The Boeing 737 MAX has been at the center of aviation news for the past few months, ever since questions began arising about the faulty AOA sensor readings and MCAS software system. The Lion Air crash in October 2018 caused concern, and the Ethiopian Airlines crash in March of this year prompted airlines to ground the Boeing 737 MAX.

In an attempt to have a smooth transition and coordination in restoring Boeing’s 737 MAX back to service, four of the leading aircraft regulators in the world have agreed to work together to get the 737 MAX recertified. However, the certification process will take place after they are confident that the technical software updates have been made and the pilot training has been properly processed in the operation and safety of the MAX.

Officials from the U.S. Federal Aviation Administration (FAA) have had numerous discussions with their counterparts in Canada, Brazil, and the European Union Aviation Safety Agency (EASA). The tentative pact is an attempt to reverse and resolve the current disorderly approach. The goal is to restore public trust in the aviation-safety system throughout the world after the two deadly crashes, and the grounding of Boeing’s best-selling jets on March 13.

The International Air Transport Association (IATA), which represents over 200 carriers throughout the world and was attended by more than 40 industry representatives, convened a meeting in Montreal in late June of MAX regulators, operators, and others to discuss the way forward for the troubled jet. Alexandre de Juniac, the IATA Director General, said that coordination in regulatory action was important to restore the public confidence and that additional training for the Boeing 737 MAX flight crews should be required.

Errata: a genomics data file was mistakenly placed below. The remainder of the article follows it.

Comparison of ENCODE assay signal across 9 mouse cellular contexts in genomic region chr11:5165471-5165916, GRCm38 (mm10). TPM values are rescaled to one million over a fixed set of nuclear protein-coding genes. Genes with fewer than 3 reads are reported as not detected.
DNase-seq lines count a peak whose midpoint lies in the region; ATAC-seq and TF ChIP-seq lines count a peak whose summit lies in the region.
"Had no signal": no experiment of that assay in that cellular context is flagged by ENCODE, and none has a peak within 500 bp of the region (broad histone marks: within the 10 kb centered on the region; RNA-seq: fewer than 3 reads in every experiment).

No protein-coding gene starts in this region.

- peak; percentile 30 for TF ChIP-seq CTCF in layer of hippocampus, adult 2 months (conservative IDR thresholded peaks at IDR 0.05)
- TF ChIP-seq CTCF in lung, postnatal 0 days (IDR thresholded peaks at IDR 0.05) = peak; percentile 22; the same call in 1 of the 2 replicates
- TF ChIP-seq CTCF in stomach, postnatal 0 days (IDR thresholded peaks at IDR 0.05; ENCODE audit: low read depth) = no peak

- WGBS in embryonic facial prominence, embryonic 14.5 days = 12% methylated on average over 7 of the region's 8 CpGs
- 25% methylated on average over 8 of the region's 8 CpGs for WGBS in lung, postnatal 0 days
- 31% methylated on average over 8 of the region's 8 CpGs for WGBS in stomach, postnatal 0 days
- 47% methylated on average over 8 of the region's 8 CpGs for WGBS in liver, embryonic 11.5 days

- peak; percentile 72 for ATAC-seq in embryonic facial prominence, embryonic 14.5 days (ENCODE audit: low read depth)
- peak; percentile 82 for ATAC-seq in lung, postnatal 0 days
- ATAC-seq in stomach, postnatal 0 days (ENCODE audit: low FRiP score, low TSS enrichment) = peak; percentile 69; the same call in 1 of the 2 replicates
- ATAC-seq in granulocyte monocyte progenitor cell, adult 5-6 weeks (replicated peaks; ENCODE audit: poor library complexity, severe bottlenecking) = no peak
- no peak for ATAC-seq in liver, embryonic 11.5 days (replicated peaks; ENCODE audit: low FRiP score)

Additionally, the Chief Executive Officer of United Airlines, Oscar Munoz, said at the recent Aspen Ideas Festival that those in the industry have been working across borders to get all the regulators to return the aircraft to flight at roughly the same time. The reasoning behind this is that there is confidence in cohesion.

Boeing has been anticipating a hopeful return to service of the MAX in September, but the jet might not be cleared until October or November depending on the work and the updates accomplished. There’s also additional documentation required by the regulators. The FAA has indicated that it may not require special MAX simulators sessions for pilots to operate the jetliner once it is cleared to resume service. However, other regulators are still considering their requirements, and all the factors are delaying the crucial FAA flight testing to recertify the jetliner.

Once the grounding becomes lifted, the first planes could be airborne within weeks, although it may take months before the over 500 MAX planes that are in storage will be able to enter the global fleet. That includes around 150 newly-built jets that haven’t yet been delivered.

While airlines are joining together to overcome this major aviation hurtle, times are still rough for Boeing. The Boeing 787 Dreamliner is now being investigated, as the United States Department of Justice’s subpoenas records.